|Premium midsize car; Built in Germany|
|Good condition price range: $9,300 – $47,000*|
2003 Mercedes-Benz E-Class
2004 Mercedes-Benz E-Class
2005 Mercedes-Benz E-Class
Mercedes-Benz E-Class interior
Contemporary and sophisticated, rock-solid and confidence-inspiring on the road, the E-Class brims with worthwhile features and Mercedes’ cachet. New-car prices have been steep, and secondhand valuations aren’t exactly bargains. The air suspension and nonlinear drive-by-wire throttle-control system can be annoying. Overall, though, these sedans and wagons are appealing luxury-car Best Buys.
Mercedes-Benz began revamping its top-selling model line with redesigned 2003 luxury sedans. E-Class wagons continued unchanged for the time being.
Sharing a general look and some features with Mercedes’ big S-Class sedans, the E-Class continued in V6 and V8 form. Against previous E-Class sedans, the new models were nearly an inch longer in wheelbase and overall, half an inch wider, fractionally taller, but no heavier.
The E320 used an unchanged V6 engine, while an E500 with a 5.0-liter V8 replaced the 4.3-liter V8 in the prior E430. Both had rear-wheel drive. Every 2003 model included a five-speed automatic transmission with manual shift gate, antiskid/traction control, and antilock four-wheel disc brakes. Front and rear side airbags, and curtain side airbags, were also standard. So was Mercedes’ TeleAid assistance system.
Sedans featured Mercedes’ new “by-wire” brakes, with electronically controlled valves that modulated pressure to individual wheels, to match driving needs. A conventional hydraulic brake booster served as a back-up.
The E500 came with an air suspension–a first for this line. Also available for the E320 sedan, it offered three driver-selectable levels of firmness. The E500 rode on 17-inch wheels, versus 16s for the E320. A sedan Sport Package included aero lower-body cladding and special interior trim; and for the E320, 17-inch wheels. Linewide options included a rear-obstacle warning, and voice-activated cell phone and navigation systems.
All E-Class models could be equipped with heated/ventilated front seats. Exclusive to sedans as first-time E-Class options, massaging “Dynamic Drive” seats had air bladders that selectively inflated to counter cornering forces. “Smart” cruise control, designed to automatically maintain a set following distance, was another sedan option. So was a twin-sunroof setup, consisting of a conventional sunroof over the front seats, a fixed-glass panel over the rear seat, and power sunshades for both. A solar-cell version ran an interior cooling fan.
High- and low-beam xenon headlamps were newly available. So was Mercedes’ Keyless Go system, which used a credit-card-sized transmitter that allowed unlocking and starting the car simply by touch.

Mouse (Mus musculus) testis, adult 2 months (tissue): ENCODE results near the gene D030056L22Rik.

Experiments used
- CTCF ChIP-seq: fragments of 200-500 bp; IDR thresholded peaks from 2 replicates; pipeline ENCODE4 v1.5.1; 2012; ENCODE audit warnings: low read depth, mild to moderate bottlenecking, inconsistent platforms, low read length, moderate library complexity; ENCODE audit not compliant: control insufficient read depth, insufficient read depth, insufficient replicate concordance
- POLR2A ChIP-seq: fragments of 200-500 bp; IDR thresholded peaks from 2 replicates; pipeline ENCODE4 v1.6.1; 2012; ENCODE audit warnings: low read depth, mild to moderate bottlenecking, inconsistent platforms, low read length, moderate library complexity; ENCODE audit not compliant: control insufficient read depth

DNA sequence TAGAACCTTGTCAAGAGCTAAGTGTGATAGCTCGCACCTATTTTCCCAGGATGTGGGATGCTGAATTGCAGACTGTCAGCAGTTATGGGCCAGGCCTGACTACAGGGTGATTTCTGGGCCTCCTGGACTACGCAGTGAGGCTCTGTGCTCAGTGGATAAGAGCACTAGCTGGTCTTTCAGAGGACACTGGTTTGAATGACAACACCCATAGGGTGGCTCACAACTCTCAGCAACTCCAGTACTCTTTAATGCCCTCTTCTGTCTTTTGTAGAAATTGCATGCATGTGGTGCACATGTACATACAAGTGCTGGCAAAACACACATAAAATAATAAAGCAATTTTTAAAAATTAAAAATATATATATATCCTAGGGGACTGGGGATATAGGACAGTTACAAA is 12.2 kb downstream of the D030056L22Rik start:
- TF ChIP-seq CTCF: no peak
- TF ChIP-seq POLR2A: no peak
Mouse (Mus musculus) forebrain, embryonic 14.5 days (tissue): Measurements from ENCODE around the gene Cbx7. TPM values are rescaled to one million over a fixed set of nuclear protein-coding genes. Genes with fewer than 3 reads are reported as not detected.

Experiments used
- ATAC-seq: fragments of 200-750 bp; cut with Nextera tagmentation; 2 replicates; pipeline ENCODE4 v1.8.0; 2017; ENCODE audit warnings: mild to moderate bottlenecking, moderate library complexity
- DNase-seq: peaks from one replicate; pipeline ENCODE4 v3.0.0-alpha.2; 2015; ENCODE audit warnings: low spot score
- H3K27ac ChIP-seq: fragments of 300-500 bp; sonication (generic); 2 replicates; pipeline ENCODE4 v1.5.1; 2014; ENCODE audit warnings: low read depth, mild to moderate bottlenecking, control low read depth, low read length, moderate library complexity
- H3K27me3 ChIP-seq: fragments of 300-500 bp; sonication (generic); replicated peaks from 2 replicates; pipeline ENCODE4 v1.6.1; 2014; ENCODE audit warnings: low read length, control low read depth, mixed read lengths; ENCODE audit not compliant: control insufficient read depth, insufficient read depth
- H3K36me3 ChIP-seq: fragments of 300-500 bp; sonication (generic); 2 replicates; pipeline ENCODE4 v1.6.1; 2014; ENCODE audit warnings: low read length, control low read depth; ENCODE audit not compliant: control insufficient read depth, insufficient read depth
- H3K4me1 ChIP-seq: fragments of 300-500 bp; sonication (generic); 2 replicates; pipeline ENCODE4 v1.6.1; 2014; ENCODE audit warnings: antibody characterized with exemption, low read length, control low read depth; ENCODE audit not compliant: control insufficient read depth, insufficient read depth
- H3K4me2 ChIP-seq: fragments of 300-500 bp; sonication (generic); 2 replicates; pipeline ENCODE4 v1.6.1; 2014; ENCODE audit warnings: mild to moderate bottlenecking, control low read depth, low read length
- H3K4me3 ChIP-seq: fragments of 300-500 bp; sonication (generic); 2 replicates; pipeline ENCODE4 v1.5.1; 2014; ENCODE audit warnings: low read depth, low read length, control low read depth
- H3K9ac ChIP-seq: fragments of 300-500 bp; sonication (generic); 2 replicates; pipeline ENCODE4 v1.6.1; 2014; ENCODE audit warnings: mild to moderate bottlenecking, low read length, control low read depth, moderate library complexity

Rivals included the Audi A6/allroad quattro, BMW 5-Series, and Lexus GS 300/430. A new high-performance AMG-tuned sedan debuted late in the 2003 model year.
All-wheel drive, a wagon body style, and a seven-speed automatic transmission were newly available for 2004 on Mercedes’ best-selling line. Sedans and wagons both came as E320 models with a 221-hp V6, and as E500s with a 302-hp V8. Introduced during the 2003 model year, the E55 AMG sedan held a 469-horsepower supercharged V8 and rode on 18-inch tires. E320s and the E55 continued with a five-speed automatic, but E500s substituted an industry-first seven-speed transmission. Mercedes said the new automatic could skip gears during upshifts and downshifts, for increased efficiency. Both automatics had a manual shift gate, but the E55 added steering-wheel buttons. The E55 had exclusive trim, exhaust and seats, with a sport suspension. Mercedes’ 4Matic all-wheel drive was standard on the E500 wagon and optional for other E-Class models. Distronic cruise control, designed to maintain a preset following distance, was optional. Optional bi-xenon headlamps were now steering-linked.
Wagons could seat seven on three rows, and were available with the sedan’s Sport Package option. All models were factory pre-wired to accept newly optional dealer-installed satellite radio.
A turbocharged diesel six-cylinder sedan called the E320CDI went on sale as an early 2005 model. During 2005, a 3.5-liter V6 replaced the 3.2-liter in the E320, turning it into an E350 for the 2006 season.
A new V6 engine signals the arrival of the E350 model for 2006. E350s have a 268-hp 3.5-liter V6 and replace E320 models, which had a 221-hp 3.2 V6.
Revised styling, new engines, and additional safety equipment highlighted 2007 for Mercedes’ midsize sedans and wagons. The E550 had a 382-hp V8 and replaced the 302-hp E500. The E320 Bluetec had a 208-hp V6 turbodiesel and replaced the 201-hp E320 CDI. The high-performance E63 had a 507-hp V8 and replaced the 469-hp E55. New for ’07 was Mercedes’ Pre-Safe system, which automatically tightens seatbelts and readies full braking power when sensors detect an imminent collision. All ’07 E-Class models got revised front and rear styling.
The E-Class received no major changes for 2008.
A newly available audio unit with voice control combined a wireless cell-phone link and 6-disc CD/DVD changer. The new audio unit had optional features such as a navigation system with real-time traffic updates, HD radio, MP3 connectivity, and a hard drive capable of storing 4 gigabytes of digital music files.